We’re at a time when boards are under increasing pressure to stay in step with disruptions from technology and other forces that constantly threaten established business models. Can the millennial perspective help the board better understand the changing environment and create new opportunities for innovation and growth?
We take a look.
In the Boardroom
The leadership consulting firm SpencerStuart says that “next-gen directors” are being appointed to boards around the world to bring in expertise in areas ranging from cybersecurity, AI (artificial intelligence), and machine learning, to digital transformation and social communication. Inevitably, experts in these disciplines are from a different generation than the majority of existing board members.
Just as gender diversity in the boardroom encourages different viewpoints, and enables the board to have a broader view of the business, generational diversity can also give organizations an edge over traditional competitors.
Starbucks took a bold step in this direction in 2011 when it appointed then 29-year-old Clara Shih, CEO of Hearsay Social, to its board. Other companies with younger board members include Coca Cola which has 37-year-old Caroline Tsay and Walmart with 37-year-old Steuart Walton.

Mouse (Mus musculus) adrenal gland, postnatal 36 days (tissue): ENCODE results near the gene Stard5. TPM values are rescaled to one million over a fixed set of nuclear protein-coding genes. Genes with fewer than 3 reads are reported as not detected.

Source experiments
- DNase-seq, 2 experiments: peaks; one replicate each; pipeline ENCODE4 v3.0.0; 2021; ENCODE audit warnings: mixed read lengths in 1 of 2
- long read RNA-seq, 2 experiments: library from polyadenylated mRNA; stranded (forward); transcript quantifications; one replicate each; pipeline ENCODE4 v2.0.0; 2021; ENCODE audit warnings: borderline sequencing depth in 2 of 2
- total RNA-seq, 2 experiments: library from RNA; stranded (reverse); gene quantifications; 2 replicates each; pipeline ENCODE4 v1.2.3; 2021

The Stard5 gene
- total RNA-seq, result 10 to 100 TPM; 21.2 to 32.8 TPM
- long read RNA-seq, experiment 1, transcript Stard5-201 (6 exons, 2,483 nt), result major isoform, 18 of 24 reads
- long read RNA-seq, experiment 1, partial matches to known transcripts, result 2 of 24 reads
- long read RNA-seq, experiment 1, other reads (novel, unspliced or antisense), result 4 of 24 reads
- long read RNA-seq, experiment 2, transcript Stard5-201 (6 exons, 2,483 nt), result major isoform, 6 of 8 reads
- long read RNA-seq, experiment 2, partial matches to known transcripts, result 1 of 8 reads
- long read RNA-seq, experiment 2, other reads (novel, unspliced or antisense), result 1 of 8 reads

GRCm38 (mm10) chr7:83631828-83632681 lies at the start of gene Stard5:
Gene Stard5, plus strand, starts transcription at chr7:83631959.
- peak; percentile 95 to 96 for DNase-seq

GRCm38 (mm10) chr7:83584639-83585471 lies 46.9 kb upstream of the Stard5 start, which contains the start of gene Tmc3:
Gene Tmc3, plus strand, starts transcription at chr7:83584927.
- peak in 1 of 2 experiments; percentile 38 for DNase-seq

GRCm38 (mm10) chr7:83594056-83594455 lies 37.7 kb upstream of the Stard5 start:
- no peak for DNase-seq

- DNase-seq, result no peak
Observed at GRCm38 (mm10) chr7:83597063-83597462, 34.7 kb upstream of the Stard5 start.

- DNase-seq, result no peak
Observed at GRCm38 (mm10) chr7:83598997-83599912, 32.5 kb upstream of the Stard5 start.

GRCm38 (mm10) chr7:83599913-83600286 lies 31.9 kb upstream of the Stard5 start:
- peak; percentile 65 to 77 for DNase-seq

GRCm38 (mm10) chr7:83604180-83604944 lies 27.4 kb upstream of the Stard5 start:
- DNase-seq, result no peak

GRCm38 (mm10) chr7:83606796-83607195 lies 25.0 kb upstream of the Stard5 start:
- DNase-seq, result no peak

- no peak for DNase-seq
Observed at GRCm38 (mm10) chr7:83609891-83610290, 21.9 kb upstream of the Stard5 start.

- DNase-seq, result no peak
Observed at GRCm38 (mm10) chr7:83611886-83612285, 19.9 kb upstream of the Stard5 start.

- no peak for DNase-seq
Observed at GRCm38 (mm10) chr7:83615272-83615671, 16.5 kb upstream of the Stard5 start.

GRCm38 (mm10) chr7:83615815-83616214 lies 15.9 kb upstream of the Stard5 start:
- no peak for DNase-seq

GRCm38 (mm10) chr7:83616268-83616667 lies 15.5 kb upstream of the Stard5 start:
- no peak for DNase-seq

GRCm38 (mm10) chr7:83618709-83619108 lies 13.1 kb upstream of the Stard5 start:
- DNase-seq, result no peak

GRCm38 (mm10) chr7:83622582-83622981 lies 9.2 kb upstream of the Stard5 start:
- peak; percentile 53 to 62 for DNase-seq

Why Root for Millennials?
This tech-savvy demographic is filled with expert multi-taskers, able to digest and assimilate fairly large quantities of information at a time. They want to work in roles that they feel passionate about. They value transparency in their dealings with the world, and are not afraid to express their opinion. Both integrity and social responsibility are important to them. All of these traits, in turn, are essential in an effective board of directors.
Point of View
Diverse and inclusive organizations that are willing to adapt to the changing forces of the market are those that will thrive amidst disruptions. The tech industry is already leading the way with millennial board members like Lyft’s John Zimmer and Snapchat’s Evan Spiegel who have ensured that their companies stay relevant to today’s changing market conditions. By including millennials with a different corporate and world view in the boardroom, organizations can benefit by ensuring a more nuanced approach to governance that resonates well with the industry, shareholders, and employees.